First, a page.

Siculish, or how English influenced Sicilian dialect

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From the crossroad of Sicilian and American language, a new one came into the world: a hybrid reminiscent of Anglo-American for vocabulary, but adapted to local spelling and phonetics.

The first languages ​​of influence to which you may think, when it comes to Sicilian dialect and its  origins, are French, Spanish and Italian. Catalan and Provençal had their importance too, as well as Arabic and Norman, that prove the island’s multicultural history. On the contrary, the impact that American English had especially in the 20th century is less known, perhaps. It was due to phenomena such as mass immigration and world wars, in which Sicily was strongly involved. Therefore, the so-called Siculish came from the crossroad of Sicilian and American language: it is a hybrid reminiscent of Anglo-American for vocabulary, but adapted to local spelling and phonetics.

In addition to the well-known names of some “revisited” cities, such as “Nova Jorca” and “Brucculinu” for New York and Brooklyn, there also is the adverb “veru”, coming from “very” and used in expressions such as “siccuveru” (very skinny) or in similar ones, where the speaker wants to underline the intensity of an adjective. And what about words like “sciàbbula”, which in Italian would be equivalent to “spade”, while in English is “shovel”? The same goes for “rifriguirera”, derived from “refrigerator”, “nepichina”, inspired by the word “napkin”, and even for “sciào”, an alternative to some better known variants to indicate the “shower”. In fact, this is what the ears of those who had just arrived in America understood, as their English was bad and poor yet.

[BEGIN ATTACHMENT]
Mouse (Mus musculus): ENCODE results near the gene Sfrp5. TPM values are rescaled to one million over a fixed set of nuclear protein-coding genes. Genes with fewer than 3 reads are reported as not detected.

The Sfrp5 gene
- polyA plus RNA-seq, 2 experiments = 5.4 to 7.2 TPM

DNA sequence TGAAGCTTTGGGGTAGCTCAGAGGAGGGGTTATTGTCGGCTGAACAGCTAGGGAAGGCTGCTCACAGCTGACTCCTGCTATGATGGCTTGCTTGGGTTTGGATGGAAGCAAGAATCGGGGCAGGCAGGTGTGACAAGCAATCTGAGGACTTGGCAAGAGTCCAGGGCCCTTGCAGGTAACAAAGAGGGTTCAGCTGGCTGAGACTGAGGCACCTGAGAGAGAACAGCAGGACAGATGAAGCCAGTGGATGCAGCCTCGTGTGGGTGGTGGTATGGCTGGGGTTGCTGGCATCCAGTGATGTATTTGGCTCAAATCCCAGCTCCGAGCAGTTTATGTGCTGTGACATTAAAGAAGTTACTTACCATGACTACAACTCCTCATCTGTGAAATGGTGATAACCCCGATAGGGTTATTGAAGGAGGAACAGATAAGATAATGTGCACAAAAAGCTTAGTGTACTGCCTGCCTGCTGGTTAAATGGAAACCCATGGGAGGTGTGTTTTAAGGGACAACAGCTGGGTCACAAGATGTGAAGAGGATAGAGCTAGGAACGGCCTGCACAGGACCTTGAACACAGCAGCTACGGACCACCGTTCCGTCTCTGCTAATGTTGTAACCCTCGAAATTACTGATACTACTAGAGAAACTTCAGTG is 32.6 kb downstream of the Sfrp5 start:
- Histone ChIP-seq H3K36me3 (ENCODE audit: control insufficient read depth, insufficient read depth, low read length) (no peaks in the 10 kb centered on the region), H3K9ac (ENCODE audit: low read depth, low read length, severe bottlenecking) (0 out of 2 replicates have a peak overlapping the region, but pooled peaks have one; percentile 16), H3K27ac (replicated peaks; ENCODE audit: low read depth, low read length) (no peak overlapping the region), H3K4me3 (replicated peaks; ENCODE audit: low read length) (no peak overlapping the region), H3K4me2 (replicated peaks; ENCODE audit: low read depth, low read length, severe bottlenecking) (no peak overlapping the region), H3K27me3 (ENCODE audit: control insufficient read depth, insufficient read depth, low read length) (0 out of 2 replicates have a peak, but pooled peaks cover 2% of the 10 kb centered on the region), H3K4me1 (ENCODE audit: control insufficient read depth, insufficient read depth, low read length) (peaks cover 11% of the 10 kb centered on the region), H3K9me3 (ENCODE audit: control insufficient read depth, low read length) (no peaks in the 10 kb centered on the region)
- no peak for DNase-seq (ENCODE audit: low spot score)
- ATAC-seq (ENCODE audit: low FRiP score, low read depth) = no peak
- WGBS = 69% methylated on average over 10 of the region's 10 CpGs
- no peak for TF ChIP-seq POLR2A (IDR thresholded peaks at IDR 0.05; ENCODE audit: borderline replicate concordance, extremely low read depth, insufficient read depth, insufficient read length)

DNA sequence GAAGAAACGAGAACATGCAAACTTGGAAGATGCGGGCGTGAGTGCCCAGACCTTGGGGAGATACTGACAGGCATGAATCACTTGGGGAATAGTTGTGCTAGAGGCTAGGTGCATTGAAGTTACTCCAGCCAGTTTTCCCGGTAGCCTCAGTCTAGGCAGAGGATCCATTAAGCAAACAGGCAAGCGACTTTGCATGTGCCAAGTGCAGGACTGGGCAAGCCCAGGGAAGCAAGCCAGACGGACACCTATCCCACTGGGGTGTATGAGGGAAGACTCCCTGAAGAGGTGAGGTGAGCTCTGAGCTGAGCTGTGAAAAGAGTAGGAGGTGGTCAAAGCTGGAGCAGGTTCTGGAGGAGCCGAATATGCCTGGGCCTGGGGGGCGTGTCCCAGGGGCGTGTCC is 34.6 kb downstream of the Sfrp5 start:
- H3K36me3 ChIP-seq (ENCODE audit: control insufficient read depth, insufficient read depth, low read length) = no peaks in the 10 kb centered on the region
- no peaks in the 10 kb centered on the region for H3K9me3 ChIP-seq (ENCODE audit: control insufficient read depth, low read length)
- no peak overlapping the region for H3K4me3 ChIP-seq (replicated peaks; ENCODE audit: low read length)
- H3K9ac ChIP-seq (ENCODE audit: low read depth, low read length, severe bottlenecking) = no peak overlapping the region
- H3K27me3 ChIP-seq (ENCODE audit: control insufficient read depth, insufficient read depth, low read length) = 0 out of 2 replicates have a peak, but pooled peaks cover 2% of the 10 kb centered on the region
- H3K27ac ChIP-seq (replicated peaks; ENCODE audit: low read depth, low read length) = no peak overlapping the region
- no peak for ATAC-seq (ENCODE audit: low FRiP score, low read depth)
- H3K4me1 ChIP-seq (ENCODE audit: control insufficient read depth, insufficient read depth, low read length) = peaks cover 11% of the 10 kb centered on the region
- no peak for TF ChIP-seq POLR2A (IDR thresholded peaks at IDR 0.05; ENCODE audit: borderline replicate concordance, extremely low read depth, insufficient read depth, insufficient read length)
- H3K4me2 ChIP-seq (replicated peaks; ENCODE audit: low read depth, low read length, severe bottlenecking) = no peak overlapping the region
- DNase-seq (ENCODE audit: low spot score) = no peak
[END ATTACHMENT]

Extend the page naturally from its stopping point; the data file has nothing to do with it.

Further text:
And we shall not forget the “ciunga”, i.e. the American “chewing gum”, yet another demonstration of the influence of American on the land of Etna. Next time you hear a Sicilian word with an uncertain etymology, then keep in mind that it may have travelled to Sicily on a passenger ship from the States or in a letter sent from Manhattan.

 

Translated into English by Eva Luna Mascolino

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